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Pence touts support for vets, military during rally at Rochester VFW

Mike Pence speaking at a church in Arizona. (Gage Skidmore/Flickr)

Vice President Mike Pence touted the nation’s military might and the administration’s work on behalf of veterans while also calling on the audience to fight for President Donald Trump’s re-election during a visit to the Rochester VFW on Tuesday.

“Pennsylvania and America need four more years of President Donald Trump in the White House,” Pence said at the start of his 32-minute address before about 250 people inside VFW Post 128.

On the same day House Speaker Nancy Pelosi unveiled two articles of impeachment against Trump, Pence repeatedly told the crowd how hard the president was working for them and to fulfill his 2016 campaign promises.

“President Donald Trump is the real deal. What you see is what you get,” Pence said. “No matter what the opposition is up to, he gets up every day and fights for you.”

One of those achievements cited by Pence was the United States-Mexico-Canada Agreement (USMCA), which would replace NAFTA and, according to backers, implement trade practices more fair to America’s interests.

Pelosi announced Tuesday that her caucus would support the USMCA and there would soon be a House vote on it. Pence credited Trump for his “strong leadership” on the issue.

“It’s a win for American manufacturers. It’s a win for American farmers,” Pence said. “It really is a win for everyone across this country.”

Pence warned, though, that the Democratic Party has been taken over by “radical leftists” who want to push the country toward socialism. The day America becomes socialist, Pence said, “is the day America ceases to be America.”

The overriding theme for the day, however, was patriotism and the unyielding strength of the American military that, Pence said, was crumbling under the Obama administration before Trump arrived to save it.

Pence pointed to a record $86.5 billion funding bill for Veterans Affairs in 2018, VA reforms that have resulted in better care, shorter waiting times and suicide prevention programs.

Trump, Pence insisted, has “stood strongly” with veterans, but the Pennsylvania Democratic Party released a statement accusing Trump of breaking promises to veterans and mismanaging the VA.

“It’s clear that Trump and Pence are more interested in grandstanding than actually doing the work for veterans and their families,” said PA Democratic spokesman Andres Anzola. “Trump’s incompetent leadership has no place at the VA, and our nation’s heroes deserve better.”

The vice president also painted a picture of a military slashed to the bone under former President Barack Obama that left soldiers pulling parts off grounded aircraft to keep others in the air.

“President Donald Trump has delivered,” said Pence, who called Trump “the best friend the armed forces of the United States has ever had.”

According to the New York Times, the defense budget was around $600 billion every year between 2012 and 2017. This year’s budget, which Trump signed, is about $716 billion but is still lower than the $726 billion budget signed by Obama for 2011.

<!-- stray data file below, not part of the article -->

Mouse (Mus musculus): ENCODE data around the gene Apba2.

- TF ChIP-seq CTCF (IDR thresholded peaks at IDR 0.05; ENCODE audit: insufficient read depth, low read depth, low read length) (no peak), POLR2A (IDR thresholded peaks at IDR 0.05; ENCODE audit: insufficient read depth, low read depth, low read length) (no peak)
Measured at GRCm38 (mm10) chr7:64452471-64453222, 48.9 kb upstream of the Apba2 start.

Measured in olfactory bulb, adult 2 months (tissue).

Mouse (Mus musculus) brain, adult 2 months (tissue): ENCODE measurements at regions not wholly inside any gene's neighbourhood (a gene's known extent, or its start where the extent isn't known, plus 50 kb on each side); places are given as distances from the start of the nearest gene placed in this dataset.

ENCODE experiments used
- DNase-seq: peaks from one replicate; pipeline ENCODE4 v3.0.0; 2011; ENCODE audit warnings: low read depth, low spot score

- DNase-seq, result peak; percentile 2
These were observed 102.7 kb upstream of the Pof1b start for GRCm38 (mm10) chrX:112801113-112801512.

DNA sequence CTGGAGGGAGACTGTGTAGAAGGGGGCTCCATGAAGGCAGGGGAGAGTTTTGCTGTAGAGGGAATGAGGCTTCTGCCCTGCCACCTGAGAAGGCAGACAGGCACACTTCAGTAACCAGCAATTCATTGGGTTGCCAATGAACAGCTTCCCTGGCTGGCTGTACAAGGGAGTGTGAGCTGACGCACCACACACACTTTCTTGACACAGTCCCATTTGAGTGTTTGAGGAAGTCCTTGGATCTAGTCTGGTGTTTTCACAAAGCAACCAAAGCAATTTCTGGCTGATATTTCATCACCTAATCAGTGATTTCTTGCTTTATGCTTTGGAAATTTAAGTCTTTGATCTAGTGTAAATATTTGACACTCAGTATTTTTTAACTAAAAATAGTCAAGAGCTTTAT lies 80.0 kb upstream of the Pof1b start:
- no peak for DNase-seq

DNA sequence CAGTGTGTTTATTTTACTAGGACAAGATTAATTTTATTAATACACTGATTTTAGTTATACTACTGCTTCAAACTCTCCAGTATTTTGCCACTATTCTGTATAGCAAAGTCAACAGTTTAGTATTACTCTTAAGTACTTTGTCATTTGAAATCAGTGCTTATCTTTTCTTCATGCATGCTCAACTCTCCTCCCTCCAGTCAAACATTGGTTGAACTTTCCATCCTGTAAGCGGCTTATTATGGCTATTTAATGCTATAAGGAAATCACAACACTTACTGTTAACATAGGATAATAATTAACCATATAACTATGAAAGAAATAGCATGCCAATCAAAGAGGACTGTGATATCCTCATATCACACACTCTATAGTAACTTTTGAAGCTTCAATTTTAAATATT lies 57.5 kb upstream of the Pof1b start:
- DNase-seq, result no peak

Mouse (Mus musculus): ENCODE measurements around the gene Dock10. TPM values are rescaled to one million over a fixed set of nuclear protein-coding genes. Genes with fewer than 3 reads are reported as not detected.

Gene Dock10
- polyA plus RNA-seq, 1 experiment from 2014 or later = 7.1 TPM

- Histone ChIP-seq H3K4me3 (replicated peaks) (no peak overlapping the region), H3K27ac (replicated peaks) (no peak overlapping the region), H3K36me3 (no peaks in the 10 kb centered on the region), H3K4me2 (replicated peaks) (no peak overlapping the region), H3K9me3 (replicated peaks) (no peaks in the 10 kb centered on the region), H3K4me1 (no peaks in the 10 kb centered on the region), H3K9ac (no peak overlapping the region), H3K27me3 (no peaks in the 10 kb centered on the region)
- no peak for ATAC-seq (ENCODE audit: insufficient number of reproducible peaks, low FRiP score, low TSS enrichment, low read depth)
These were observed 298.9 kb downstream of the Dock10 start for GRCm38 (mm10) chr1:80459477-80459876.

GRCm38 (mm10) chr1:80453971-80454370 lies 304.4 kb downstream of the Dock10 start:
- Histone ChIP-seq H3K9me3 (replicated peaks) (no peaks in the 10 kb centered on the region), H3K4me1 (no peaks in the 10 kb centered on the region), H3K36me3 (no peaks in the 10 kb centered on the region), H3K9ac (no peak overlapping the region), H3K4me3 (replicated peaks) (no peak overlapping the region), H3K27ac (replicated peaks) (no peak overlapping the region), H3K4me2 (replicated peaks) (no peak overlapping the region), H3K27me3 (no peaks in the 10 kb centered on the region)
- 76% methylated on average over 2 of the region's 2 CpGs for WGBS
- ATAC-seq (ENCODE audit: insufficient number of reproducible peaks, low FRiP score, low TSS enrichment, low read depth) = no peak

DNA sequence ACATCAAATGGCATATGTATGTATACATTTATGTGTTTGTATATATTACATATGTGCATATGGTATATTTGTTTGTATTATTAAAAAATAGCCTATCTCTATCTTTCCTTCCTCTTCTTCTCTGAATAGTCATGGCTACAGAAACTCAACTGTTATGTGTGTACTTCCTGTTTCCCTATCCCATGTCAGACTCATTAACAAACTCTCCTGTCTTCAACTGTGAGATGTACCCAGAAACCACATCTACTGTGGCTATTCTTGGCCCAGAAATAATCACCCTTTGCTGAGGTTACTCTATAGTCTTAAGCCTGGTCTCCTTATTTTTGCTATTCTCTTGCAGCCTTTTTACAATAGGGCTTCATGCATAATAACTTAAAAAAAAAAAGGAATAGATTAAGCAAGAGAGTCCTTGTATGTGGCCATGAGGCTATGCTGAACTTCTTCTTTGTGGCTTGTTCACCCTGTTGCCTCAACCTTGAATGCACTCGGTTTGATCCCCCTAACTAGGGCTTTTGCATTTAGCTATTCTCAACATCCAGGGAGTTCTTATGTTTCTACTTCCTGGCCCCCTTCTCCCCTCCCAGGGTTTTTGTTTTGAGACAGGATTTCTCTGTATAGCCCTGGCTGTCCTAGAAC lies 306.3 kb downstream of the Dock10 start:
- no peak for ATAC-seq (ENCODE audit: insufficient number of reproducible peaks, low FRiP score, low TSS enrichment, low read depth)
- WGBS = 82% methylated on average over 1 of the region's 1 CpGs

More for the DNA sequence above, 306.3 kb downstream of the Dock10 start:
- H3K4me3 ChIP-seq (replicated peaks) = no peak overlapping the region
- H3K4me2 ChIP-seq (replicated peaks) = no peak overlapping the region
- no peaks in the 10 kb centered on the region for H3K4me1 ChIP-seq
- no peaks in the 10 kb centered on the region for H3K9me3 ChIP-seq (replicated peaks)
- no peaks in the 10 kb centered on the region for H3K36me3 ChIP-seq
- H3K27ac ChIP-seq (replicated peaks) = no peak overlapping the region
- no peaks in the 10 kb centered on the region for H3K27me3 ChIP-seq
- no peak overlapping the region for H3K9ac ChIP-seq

Pence boasted of military pay raises, the campaign to stomp out ISIS and the recent operation that killed ISIS leader Abu Al-Baghdadi. He also championed Trump’s tax cuts and the economy, saying, “Our veterans are coming and our veterans are going to work.”

Like the 73-year-old Trump, Pence, 60, did not serve in the military, but he said it was “humbling” to speak before the crowd of veterans as he noted his son is a Marine and his father served in the Korean War while in the Army.

“You made a difference in ensuring the ongoing vitality of the greatest nation in the history of the world,” Pence told the gathered veterans.

One of those veterans was 77-year-old Center Township resident Dar Nalli, an Army veteran, who said he has seen “expeditious treatment” at the local VA facility since Trump took office.

Another Army veteran in the audience was Ron Bogolea of Freedom, who was there to support Trump and Pence, but also to pursue another mission.

Bogolea was trying to pass along an invitation to Trump and Pence to attend a ceremony to rename the Vanport Bridge after his grandson, Air Force Staff Sgt. Dylan Elchin, a Hookstown resident who was killed in Afghanistan in November 2018 while embedded with an Army Special Operations team.

Gov. Tom Wolf signed a bill in July that included the renaming of the bridge.

“The best support for the family is knowing your loved one is not forgotten,” Bogolea said. “As long as we keep Dylan’s name alive in our hearts, he’s still alive even though he’s not here.”

After the Rochester rally, Pence greeted some audience members before hopping on a tour bus to head to a campaign rally with Trump in Hershey, but not before it made a quick stop at the King’s Family Restaurant in Center so that the vice president could chat with customers.


© 2019 the Beaver County Times